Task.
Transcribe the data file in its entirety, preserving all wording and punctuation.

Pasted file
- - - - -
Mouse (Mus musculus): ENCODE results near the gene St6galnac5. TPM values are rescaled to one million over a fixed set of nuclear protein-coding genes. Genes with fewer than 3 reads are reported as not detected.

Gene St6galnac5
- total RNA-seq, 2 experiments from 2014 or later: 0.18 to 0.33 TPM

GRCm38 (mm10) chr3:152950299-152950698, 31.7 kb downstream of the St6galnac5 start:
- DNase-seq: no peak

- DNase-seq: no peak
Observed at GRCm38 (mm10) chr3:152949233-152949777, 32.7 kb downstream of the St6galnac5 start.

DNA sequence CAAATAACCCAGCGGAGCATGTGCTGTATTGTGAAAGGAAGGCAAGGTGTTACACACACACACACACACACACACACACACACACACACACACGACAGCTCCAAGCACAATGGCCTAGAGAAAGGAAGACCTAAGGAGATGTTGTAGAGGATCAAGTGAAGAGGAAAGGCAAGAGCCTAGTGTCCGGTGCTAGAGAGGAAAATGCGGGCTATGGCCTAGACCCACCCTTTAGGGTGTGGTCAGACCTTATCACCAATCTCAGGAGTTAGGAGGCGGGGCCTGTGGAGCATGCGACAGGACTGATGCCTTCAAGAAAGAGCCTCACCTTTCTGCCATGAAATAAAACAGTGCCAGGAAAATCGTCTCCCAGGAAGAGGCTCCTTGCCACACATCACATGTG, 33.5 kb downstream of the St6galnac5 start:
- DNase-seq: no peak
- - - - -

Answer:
Mouse (Mus musculus): ENCODE results near the gene St6galnac5. TPM values are rescaled to one million over a fixed set of nuclear protein-coding genes. Genes with fewer than 3 reads are reported as not detected.

Gene St6galnac5
- total RNA-seq, 2 experiments from 2014 or later: 0.18 to 0.33 TPM

GRCm38 (mm10) chr3:152950299-152950698, 31.7 kb downstream of the St6galnac5 start:
- DNase-seq: no peak

- DNase-seq: no peak
Observed at GRCm38 (mm10) chr3:152949233-152949777, 32.7 kb downstream of the St6galnac5 start.

DNA sequence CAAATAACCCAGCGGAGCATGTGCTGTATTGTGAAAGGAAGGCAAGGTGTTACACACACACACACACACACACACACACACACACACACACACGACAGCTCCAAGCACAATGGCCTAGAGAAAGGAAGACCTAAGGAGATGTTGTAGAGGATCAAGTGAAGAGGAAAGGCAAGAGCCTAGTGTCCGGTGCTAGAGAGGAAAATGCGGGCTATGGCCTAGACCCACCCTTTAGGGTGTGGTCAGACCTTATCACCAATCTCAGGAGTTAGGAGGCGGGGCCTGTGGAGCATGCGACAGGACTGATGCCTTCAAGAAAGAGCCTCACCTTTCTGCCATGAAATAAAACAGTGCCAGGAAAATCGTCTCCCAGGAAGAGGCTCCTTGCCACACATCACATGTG, 33.5 kb downstream of the St6galnac5 start:
- DNase-seq: no peak